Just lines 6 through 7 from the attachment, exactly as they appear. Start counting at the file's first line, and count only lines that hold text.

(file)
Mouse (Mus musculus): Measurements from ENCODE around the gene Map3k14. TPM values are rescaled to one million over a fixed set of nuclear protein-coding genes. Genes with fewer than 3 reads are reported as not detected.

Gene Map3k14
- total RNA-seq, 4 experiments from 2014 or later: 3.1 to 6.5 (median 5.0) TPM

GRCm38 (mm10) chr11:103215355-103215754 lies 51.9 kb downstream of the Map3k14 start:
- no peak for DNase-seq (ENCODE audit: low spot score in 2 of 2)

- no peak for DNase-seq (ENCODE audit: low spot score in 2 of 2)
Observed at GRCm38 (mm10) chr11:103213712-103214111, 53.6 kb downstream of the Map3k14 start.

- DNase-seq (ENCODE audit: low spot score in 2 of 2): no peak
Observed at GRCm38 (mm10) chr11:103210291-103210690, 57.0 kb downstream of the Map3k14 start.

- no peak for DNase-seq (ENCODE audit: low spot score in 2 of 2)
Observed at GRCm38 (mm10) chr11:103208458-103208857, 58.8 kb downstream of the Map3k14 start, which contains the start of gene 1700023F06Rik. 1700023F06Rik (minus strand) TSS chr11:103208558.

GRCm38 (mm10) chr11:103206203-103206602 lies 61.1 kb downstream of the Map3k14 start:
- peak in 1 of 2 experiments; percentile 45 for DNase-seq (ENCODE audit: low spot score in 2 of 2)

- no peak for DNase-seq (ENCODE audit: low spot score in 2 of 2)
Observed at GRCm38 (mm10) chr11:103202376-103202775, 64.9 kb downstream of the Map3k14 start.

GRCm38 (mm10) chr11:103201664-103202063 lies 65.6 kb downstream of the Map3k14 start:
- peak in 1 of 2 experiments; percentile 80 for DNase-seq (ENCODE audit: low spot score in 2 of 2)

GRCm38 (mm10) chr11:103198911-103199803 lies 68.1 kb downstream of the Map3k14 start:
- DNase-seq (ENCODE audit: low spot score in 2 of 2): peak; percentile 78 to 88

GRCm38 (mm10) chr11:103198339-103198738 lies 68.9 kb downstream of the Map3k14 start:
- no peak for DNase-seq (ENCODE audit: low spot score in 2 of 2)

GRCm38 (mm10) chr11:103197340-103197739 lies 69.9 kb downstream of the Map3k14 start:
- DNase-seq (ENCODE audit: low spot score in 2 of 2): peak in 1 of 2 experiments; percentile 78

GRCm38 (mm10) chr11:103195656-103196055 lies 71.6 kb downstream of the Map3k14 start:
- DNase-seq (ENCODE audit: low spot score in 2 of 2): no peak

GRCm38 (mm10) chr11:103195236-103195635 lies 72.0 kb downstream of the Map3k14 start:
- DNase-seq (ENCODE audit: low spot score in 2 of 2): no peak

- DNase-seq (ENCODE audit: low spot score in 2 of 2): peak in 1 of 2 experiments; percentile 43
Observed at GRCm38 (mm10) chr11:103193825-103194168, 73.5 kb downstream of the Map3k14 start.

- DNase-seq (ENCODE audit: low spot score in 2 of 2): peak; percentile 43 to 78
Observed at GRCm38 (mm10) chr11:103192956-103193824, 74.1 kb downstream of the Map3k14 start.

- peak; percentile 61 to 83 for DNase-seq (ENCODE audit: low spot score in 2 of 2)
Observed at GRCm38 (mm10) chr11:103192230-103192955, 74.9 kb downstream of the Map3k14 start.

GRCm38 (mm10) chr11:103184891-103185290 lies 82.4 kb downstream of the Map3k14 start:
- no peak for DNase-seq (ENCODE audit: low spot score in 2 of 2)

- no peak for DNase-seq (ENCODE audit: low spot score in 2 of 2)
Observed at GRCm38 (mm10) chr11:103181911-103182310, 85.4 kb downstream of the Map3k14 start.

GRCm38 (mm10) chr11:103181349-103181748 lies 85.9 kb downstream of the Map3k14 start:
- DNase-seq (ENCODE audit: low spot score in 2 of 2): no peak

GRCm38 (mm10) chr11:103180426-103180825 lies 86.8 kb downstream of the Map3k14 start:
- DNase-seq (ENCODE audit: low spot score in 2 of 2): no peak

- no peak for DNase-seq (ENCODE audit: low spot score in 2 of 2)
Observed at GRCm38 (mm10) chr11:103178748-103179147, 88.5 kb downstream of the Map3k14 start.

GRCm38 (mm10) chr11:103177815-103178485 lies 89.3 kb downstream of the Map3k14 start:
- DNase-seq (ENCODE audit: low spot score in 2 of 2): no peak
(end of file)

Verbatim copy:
- no peak for DNase-seq (ENCODE audit: low spot score in 2 of 2)
Observed at GRCm38 (mm10) chr11:103213712-103214111, 53.6 kb downstream of the Map3k14 start.